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Shropshire falcon group's anger at decision to allow taking of wild chicks

By Toby Neal | Environment | Published:

Shropshire Peregrine Group has blasted a decision by Natural England to allow three falconers to take wild peregrine chicks from their nests and raise them for falconry.

Shropshire has a small population of peregrine falcons.

Natural England, the government's adviser for the natural environment, has granted licences to permit the taking of six chicks, and says it is imposing strict conditions. Each falconer intends to take one male and one female chick to form a breeding programme with the other licensees.

Natural England adds that the peregrine population has particularly increased over the last 50 years, from just 47 breeding pairs in England by the 1970s to 826 breeding pairs by 2014.

Shropshire now has a small but established breeding population, and Shropshire Peregrine Group was formed in 1997, comprising volunteers who monitor, record, and protect peregrine falcons in Shropshire

John Turner of the group said: "Members are shocked and angered at the decision by Natural England to license falconers to take a total of six peregrine chicks from their nests in the wild, raise them in captivity, and train them for the 'sport' of falconry. They will never be released back into the wild.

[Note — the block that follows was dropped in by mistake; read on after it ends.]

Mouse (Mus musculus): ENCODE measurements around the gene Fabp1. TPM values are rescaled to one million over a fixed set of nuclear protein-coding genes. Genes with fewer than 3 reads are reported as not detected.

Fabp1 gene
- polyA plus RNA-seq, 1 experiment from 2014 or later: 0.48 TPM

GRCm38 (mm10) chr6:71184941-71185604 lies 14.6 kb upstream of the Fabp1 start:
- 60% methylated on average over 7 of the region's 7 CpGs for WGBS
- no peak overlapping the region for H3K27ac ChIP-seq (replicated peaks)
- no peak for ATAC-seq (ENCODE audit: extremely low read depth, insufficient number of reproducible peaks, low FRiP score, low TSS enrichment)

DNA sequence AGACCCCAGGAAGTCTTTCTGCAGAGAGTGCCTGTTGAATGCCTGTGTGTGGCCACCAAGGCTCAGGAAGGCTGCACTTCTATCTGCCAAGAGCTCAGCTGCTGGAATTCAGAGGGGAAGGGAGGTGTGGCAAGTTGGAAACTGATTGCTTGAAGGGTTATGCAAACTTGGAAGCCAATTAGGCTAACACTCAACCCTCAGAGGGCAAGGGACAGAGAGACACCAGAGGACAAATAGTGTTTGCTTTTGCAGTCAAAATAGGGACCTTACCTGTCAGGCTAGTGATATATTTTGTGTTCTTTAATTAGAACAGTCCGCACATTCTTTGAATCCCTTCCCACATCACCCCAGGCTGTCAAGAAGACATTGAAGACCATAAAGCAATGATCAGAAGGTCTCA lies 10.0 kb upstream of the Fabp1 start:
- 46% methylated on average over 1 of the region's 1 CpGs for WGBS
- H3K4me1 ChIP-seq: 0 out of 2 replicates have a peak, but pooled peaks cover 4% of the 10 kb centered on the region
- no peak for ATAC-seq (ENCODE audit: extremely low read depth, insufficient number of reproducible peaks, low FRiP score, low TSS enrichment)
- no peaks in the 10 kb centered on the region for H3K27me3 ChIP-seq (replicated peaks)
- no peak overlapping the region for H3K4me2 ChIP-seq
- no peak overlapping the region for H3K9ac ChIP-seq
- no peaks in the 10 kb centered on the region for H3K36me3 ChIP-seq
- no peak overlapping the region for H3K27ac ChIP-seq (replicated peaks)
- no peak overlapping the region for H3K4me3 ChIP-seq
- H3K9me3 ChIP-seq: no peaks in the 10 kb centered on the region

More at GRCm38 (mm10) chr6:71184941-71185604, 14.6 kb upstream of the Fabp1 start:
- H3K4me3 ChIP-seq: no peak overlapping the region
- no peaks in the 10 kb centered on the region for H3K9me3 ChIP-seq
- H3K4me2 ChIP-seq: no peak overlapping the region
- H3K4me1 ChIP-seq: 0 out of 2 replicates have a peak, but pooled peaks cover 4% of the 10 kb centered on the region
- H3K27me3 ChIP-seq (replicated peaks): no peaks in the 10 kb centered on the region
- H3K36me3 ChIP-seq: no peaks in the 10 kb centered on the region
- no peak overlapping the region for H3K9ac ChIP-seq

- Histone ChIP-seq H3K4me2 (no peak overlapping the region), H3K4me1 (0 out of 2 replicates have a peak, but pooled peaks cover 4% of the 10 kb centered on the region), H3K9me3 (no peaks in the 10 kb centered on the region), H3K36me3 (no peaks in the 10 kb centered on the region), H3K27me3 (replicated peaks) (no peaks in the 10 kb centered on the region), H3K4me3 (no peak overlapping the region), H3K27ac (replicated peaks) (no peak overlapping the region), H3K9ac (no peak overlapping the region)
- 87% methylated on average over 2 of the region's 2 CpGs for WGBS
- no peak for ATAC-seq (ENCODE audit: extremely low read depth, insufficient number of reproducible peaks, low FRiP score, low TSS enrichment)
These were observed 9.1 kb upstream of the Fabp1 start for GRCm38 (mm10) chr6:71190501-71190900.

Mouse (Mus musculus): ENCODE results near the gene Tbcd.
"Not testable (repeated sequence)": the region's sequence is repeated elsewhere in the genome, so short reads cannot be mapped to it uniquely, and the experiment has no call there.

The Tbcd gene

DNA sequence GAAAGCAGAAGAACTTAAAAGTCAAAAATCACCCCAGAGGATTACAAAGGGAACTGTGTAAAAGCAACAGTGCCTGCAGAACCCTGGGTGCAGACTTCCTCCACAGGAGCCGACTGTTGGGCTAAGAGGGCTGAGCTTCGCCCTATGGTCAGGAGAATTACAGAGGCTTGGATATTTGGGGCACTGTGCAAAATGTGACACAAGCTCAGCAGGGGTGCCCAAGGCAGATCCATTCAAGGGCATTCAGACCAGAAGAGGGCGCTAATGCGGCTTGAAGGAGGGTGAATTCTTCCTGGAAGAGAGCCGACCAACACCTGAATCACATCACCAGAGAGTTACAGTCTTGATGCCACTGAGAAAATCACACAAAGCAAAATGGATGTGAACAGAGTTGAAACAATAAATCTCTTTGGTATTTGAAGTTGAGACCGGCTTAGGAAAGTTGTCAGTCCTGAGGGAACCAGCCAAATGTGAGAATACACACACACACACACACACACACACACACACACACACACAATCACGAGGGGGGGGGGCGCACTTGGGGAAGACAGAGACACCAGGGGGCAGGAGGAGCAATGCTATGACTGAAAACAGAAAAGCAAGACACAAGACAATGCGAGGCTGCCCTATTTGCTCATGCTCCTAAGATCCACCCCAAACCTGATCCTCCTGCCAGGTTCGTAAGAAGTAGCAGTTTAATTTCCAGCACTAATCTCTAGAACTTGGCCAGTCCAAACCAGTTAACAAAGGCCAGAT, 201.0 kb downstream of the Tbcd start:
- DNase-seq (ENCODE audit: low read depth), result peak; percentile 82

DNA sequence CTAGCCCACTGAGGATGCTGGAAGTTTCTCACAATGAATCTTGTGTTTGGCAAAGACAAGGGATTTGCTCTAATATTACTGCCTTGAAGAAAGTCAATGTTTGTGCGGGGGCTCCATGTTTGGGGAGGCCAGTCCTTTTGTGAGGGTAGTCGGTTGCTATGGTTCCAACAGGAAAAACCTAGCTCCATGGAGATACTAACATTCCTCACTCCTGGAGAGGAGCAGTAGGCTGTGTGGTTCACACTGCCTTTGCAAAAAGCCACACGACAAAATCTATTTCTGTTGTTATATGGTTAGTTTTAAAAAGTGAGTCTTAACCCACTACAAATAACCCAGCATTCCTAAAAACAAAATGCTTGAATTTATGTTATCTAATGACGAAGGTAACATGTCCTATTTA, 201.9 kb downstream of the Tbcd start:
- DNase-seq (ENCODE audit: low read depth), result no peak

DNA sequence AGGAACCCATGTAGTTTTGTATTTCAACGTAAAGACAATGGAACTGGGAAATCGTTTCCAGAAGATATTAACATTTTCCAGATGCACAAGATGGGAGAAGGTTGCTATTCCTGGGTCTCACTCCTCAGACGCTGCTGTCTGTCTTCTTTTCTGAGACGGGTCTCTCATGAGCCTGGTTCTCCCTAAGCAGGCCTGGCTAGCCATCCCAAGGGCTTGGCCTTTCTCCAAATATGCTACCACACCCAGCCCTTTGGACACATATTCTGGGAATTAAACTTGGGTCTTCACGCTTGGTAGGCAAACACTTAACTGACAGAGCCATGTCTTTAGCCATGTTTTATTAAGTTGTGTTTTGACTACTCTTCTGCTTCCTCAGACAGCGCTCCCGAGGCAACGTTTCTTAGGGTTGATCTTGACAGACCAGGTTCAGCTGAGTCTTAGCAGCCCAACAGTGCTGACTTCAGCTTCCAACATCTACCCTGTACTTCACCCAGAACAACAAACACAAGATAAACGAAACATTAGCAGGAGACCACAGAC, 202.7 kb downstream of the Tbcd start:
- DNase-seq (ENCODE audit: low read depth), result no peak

"This is the first time such a decision has been made in over 40 years, and conservationists are alarmed that it will set a dangerous precedent."

Purpose

John, a former chairman, added: "Peregrine falcons are a specially protected species under the Wildlife & Countryside Act, and although the population has recovered somewhat in recent years, thanks mainly to the work of the RSPB and individual raptor protection groups, they remain under threat from gamekeepers on shooting estates and pigeon fanciers in Shropshire and elsewhere.

"Every year, during the breeding season, members of the Shropshire Peregrine Group watch over these endangered species while they raise their young. Their reward is to see the chicks fledge naturally and learn to fly with their parents.

"Let falconers raise their own performing falcons, and allow wild falcons to enjoy life as nature intended. Natural England meanwhile should confine its actions to its declared purpose, that of government's adviser for the natural environment in England, helping to protect England's nature and landscapes for people, promoting nature conservation and protecting biodiversity.

"The RSPB and raptor groups generally are challenging Natural England's decision which in the interests of our wild peregrine falcons should be reconsidered."

Toby Neal

By Toby Neal
Feature Writer

A journalist in Shropshire for 40 years, mainly writes features and columns, especially about aspects of Shropshire history. Lives in Telford and is based at the Ketley headquarters.

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